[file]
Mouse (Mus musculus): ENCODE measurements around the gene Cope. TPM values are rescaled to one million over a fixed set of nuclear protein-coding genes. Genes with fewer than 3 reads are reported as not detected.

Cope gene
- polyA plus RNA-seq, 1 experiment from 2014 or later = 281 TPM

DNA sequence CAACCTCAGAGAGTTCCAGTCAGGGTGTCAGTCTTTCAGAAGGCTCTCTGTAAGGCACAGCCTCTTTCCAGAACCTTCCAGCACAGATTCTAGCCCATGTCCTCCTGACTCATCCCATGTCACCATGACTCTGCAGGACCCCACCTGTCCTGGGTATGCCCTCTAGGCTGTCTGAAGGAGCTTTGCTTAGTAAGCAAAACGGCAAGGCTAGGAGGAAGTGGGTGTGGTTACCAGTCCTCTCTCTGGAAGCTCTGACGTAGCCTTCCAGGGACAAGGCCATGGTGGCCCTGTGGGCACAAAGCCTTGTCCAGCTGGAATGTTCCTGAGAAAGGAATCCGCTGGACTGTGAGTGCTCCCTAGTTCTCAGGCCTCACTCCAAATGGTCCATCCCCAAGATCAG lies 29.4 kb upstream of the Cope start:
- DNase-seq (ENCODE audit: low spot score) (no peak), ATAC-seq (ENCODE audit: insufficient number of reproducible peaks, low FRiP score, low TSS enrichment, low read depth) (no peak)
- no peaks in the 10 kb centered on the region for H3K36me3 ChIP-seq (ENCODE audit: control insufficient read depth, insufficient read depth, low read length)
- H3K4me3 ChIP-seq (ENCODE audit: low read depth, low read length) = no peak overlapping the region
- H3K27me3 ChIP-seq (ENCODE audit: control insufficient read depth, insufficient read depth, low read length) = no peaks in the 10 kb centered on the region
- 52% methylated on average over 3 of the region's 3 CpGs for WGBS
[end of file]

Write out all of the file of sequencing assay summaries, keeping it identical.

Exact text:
Mouse (Mus musculus): ENCODE measurements around the gene Cope. TPM values are rescaled to one million over a fixed set of nuclear protein-coding genes. Genes with fewer than 3 reads are reported as not detected.

Cope gene
- polyA plus RNA-seq, 1 experiment from 2014 or later = 281 TPM

DNA sequence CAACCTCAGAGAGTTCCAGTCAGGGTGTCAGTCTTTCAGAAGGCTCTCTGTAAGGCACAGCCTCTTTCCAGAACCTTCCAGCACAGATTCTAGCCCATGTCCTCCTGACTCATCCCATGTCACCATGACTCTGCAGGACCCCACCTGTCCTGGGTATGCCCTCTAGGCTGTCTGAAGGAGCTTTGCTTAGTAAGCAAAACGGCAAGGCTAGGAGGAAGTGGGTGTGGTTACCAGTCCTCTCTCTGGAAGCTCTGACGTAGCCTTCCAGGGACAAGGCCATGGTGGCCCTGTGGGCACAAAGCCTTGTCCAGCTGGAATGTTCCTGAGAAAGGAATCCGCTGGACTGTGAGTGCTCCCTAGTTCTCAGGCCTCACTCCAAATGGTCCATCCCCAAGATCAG lies 29.4 kb upstream of the Cope start:
- DNase-seq (ENCODE audit: low spot score) (no peak), ATAC-seq (ENCODE audit: insufficient number of reproducible peaks, low FRiP score, low TSS enrichment, low read depth) (no peak)
- no peaks in the 10 kb centered on the region for H3K36me3 ChIP-seq (ENCODE audit: control insufficient read depth, insufficient read depth, low read length)
- H3K4me3 ChIP-seq (ENCODE audit: low read depth, low read length) = no peak overlapping the region
- H3K27me3 ChIP-seq (ENCODE audit: control insufficient read depth, insufficient read depth, low read length) = no peaks in the 10 kb centered on the region
- 52% methylated on average over 3 of the region's 3 CpGs for WGBS